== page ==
Volume 376, Number 1, September II 2001
|Page(s)||59 - 68|
|Section||Cosmology (including clusters of galaxies)|
|Published online||15 September 2001|
NGC 3310, a galaxy merger?
Kapteyn Astronomical Institute, University of Groningen, PO Box 800, 9700 AV Groningen, The Netherlands
2 Osservatorio Astronomico, Bologna, Italy
Corresponding author: M. Kregel, firstname.lastname@example.org
Accepted: 18 June 2001
The Hi structure and kinematics of the peculiar starburst galaxy NGC 3310 (Arp 217, UGC 5786) are discussed. New evidence bearing on the origin of the starburst is presented. The bulk of Hi coincides with the bright optical disk and shows differential rotation. Its velocity dispersion is, however, unusually large for a spiral galaxy (up to 40 km s-1), suggesting that the disk is highly perturbed as already indicated by optical emission line spectroscopy. There are, in addition, two prominent Hi tails, one extending to the north-west and the other, somewhat patchy, to the south. These Hi tails, the perturbed kinematics and the peculiar optical morphology strongly suggest a recent merger between two gas-rich galaxies. This seems to have been a major merger in which most of the gas in the inner parts has been preserved in neutral atomic form and either one of the progenitor disks has survived or a new disk has formed.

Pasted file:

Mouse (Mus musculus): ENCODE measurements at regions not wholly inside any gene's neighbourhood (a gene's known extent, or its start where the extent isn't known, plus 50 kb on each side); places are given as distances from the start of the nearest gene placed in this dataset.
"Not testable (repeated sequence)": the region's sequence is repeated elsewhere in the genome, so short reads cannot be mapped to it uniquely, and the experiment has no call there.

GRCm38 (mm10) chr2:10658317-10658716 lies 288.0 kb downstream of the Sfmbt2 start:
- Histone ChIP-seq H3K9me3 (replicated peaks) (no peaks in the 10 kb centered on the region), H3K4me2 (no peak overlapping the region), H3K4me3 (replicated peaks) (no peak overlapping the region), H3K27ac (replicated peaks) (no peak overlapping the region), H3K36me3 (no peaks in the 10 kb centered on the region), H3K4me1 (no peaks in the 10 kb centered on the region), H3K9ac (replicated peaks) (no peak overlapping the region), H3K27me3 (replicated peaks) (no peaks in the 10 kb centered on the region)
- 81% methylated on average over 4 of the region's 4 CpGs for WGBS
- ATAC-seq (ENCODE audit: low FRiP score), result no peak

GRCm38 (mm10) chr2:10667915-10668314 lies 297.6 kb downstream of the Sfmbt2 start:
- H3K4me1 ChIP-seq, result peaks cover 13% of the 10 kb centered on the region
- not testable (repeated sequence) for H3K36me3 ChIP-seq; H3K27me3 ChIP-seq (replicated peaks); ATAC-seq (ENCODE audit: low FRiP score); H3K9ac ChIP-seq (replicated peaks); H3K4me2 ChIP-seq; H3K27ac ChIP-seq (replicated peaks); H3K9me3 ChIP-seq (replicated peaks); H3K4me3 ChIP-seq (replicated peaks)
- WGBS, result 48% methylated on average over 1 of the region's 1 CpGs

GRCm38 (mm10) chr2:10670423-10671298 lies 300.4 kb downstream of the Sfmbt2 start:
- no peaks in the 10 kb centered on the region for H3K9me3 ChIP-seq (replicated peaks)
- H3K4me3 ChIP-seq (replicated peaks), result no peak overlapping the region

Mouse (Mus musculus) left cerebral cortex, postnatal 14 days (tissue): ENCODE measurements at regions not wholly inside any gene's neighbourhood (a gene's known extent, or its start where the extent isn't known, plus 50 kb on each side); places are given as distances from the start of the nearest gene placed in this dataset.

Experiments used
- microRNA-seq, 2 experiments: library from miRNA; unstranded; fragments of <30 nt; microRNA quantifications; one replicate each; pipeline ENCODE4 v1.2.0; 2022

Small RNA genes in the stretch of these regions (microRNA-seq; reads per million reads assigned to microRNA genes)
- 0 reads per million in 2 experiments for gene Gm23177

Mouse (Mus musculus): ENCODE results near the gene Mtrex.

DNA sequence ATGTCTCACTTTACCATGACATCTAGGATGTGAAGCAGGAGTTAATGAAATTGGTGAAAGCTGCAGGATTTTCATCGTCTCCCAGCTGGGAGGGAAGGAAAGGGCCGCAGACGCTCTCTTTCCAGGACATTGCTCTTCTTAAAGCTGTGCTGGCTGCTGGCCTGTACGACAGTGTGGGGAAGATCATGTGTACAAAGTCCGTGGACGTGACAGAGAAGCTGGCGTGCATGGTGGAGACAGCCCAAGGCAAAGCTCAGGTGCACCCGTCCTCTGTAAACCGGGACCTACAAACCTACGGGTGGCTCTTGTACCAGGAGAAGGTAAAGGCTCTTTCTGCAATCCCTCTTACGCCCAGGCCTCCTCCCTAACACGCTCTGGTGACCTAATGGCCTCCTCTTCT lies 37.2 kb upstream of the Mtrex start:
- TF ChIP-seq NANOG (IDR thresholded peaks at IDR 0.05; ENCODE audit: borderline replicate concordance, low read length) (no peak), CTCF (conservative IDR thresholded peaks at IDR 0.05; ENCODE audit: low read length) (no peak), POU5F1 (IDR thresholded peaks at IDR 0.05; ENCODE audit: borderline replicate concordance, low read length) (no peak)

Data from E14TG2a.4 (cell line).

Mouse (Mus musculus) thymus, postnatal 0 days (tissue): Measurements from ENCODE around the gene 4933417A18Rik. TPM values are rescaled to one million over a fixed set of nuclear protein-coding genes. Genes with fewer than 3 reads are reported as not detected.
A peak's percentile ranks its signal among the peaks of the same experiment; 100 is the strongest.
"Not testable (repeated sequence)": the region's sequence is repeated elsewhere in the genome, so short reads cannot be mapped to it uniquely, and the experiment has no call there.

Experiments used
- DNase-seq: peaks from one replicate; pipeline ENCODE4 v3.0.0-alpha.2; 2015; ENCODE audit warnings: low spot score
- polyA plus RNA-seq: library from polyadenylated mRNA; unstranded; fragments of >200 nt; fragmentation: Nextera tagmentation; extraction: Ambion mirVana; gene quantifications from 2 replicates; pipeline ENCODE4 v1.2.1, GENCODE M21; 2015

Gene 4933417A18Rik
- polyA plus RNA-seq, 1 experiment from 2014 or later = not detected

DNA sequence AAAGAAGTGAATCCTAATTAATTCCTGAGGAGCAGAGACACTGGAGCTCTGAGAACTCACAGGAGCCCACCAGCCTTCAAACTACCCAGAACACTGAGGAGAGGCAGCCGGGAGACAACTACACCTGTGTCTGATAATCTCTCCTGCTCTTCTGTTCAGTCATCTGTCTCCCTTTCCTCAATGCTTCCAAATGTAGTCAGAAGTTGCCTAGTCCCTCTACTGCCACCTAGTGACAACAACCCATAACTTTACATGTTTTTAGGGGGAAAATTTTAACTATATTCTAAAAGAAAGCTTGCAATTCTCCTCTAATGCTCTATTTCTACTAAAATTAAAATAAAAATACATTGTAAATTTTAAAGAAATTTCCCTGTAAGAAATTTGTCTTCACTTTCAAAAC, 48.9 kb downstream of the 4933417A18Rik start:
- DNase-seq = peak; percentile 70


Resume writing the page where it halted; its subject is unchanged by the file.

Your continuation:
Key words: galaxies: individual: NGC 3310 / galaxies: starburst / galaxies: interactions / galaxies: kinematics and dynamics / radio lines: galaxies
© ESO, 2001
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